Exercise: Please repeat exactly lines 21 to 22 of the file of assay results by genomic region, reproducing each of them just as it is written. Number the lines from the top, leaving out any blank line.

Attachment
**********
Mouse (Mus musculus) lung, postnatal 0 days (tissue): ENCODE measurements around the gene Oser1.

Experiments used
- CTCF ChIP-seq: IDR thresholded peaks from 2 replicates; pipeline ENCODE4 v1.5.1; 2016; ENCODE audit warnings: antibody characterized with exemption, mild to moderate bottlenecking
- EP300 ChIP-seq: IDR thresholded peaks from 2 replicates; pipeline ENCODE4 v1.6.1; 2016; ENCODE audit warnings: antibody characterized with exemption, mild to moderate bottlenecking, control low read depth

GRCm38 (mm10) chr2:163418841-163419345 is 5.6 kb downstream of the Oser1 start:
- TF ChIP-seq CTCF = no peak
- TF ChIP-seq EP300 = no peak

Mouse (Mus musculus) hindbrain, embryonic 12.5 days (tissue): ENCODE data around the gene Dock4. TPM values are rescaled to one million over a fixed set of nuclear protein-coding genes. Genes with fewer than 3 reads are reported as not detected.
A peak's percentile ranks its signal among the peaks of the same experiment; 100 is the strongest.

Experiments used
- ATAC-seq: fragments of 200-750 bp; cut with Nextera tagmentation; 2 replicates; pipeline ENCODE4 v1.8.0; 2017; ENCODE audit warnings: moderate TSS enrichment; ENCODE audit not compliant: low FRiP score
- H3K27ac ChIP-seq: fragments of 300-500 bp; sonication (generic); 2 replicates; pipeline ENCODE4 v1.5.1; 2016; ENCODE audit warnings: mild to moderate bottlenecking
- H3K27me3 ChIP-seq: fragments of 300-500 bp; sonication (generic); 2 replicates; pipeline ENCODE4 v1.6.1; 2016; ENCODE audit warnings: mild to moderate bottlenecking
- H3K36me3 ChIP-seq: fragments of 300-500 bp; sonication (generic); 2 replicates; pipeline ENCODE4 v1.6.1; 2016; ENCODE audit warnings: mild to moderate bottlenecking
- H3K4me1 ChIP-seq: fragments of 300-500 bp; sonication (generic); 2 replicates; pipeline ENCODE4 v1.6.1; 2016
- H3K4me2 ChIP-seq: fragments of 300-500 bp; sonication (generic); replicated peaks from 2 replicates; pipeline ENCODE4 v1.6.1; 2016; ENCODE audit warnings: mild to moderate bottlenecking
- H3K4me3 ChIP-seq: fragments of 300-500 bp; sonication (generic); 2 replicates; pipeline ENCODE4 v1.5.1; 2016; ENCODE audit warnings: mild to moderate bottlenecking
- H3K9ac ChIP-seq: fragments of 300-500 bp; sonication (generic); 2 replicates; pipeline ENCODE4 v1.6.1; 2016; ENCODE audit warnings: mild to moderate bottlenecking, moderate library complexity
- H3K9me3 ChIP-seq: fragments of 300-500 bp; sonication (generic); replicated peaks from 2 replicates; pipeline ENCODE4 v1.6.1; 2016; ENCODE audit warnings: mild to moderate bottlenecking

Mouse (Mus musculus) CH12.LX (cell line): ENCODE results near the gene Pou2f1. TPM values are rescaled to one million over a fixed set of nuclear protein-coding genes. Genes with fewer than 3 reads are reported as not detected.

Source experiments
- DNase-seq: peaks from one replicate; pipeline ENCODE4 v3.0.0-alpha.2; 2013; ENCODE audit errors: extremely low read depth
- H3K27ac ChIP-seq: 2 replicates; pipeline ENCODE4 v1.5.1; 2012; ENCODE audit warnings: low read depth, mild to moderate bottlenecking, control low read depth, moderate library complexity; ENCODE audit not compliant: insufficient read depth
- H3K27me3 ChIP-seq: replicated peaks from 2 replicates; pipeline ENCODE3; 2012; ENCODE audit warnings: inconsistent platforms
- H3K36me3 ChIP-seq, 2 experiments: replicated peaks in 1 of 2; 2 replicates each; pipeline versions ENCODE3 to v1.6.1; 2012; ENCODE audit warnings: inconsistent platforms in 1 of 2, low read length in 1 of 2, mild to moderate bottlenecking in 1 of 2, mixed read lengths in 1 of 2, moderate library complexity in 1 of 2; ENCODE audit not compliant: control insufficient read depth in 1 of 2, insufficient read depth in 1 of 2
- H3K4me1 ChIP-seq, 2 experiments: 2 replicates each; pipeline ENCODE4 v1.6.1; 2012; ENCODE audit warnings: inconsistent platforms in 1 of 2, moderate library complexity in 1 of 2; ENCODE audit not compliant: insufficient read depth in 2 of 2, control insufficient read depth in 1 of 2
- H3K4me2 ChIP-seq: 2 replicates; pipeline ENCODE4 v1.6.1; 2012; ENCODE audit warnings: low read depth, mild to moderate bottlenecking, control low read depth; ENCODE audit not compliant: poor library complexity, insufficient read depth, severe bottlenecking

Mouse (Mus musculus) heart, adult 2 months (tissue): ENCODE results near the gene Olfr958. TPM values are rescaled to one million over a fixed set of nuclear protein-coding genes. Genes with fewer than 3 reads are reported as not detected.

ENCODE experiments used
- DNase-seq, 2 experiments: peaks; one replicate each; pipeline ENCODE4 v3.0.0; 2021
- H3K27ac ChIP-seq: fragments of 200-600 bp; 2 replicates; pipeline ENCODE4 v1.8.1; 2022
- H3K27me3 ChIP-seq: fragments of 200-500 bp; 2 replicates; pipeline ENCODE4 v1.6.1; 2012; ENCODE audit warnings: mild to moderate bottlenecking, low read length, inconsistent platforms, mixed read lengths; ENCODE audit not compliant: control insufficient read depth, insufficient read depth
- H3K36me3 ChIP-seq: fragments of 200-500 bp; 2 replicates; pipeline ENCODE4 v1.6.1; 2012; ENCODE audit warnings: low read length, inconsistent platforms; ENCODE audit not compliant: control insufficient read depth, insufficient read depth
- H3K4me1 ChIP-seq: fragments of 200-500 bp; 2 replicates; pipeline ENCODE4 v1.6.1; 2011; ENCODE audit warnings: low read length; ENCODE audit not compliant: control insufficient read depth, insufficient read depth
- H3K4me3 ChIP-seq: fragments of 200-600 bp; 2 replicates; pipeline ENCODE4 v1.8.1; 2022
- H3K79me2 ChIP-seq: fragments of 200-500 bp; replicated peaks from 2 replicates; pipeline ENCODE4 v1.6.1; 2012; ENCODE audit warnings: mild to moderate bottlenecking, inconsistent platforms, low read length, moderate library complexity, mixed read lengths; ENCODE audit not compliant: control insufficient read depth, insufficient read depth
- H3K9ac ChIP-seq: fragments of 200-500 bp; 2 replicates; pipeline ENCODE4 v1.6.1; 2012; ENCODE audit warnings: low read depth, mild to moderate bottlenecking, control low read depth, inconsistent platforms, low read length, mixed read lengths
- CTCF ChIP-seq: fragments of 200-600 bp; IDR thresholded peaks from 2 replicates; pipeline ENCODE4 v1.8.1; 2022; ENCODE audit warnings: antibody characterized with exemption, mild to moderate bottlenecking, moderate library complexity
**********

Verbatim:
Source experiments
- DNase-seq: peaks from one replicate; pipeline ENCODE4 v3.0.0-alpha.2; 2013; ENCODE audit errors: extremely low read depth